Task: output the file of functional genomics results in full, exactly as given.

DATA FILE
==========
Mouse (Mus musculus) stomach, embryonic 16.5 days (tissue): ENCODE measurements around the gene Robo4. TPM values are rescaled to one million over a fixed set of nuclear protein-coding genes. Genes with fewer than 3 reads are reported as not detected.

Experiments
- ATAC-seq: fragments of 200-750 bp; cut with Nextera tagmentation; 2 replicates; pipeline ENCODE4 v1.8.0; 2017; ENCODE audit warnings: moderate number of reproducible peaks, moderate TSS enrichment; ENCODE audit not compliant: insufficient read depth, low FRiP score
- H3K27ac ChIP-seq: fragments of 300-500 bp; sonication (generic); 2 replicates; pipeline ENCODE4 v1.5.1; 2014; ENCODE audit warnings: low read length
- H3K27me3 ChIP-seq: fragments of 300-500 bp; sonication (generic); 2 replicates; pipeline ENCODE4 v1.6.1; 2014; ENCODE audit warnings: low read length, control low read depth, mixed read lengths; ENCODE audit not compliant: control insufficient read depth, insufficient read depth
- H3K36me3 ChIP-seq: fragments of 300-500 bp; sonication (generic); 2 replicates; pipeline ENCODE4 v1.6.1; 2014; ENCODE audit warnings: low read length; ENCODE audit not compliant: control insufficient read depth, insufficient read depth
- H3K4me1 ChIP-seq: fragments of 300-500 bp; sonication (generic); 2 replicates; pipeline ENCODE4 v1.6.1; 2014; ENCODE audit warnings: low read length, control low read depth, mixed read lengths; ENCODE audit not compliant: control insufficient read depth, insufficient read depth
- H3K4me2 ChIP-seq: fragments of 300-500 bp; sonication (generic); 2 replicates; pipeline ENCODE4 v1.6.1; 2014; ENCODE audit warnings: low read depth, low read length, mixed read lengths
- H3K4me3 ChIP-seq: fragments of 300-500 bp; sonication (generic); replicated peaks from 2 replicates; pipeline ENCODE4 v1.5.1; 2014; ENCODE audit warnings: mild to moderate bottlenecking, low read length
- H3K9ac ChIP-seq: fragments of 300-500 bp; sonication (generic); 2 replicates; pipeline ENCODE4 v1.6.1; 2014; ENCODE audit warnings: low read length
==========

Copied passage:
Mouse (Mus musculus) stomach, embryonic 16.5 days (tissue): ENCODE measurements around the gene Robo4. TPM values are rescaled to one million over a fixed set of nuclear protein-coding genes. Genes with fewer than 3 reads are reported as not detected.

Experiments
- ATAC-seq: fragments of 200-750 bp; cut with Nextera tagmentation; 2 replicates; pipeline ENCODE4 v1.8.0; 2017; ENCODE audit warnings: moderate number of reproducible peaks, moderate TSS enrichment; ENCODE audit not compliant: insufficient read depth, low FRiP score
- H3K27ac ChIP-seq: fragments of 300-500 bp; sonication (generic); 2 replicates; pipeline ENCODE4 v1.5.1; 2014; ENCODE audit warnings: low read length
- H3K27me3 ChIP-seq: fragments of 300-500 bp; sonication (generic); 2 replicates; pipeline ENCODE4 v1.6.1; 2014; ENCODE audit warnings: low read length, control low read depth, mixed read lengths; ENCODE audit not compliant: control insufficient read depth, insufficient read depth
- H3K36me3 ChIP-seq: fragments of 300-500 bp; sonication (generic); 2 replicates; pipeline ENCODE4 v1.6.1; 2014; ENCODE audit warnings: low read length; ENCODE audit not compliant: control insufficient read depth, insufficient read depth
- H3K4me1 ChIP-seq: fragments of 300-500 bp; sonication (generic); 2 replicates; pipeline ENCODE4 v1.6.1; 2014; ENCODE audit warnings: low read length, control low read depth, mixed read lengths; ENCODE audit not compliant: control insufficient read depth, insufficient read depth
- H3K4me2 ChIP-seq: fragments of 300-500 bp; sonication (generic); 2 replicates; pipeline ENCODE4 v1.6.1; 2014; ENCODE audit warnings: low read depth, low read length, mixed read lengths
- H3K4me3 ChIP-seq: fragments of 300-500 bp; sonication (generic); replicated peaks from 2 replicates; pipeline ENCODE4 v1.5.1; 2014; ENCODE audit warnings: mild to moderate bottlenecking, low read length
- H3K9ac ChIP-seq: fragments of 300-500 bp; sonication (generic); 2 replicates; pipeline ENCODE4 v1.6.1; 2014; ENCODE audit warnings: low read length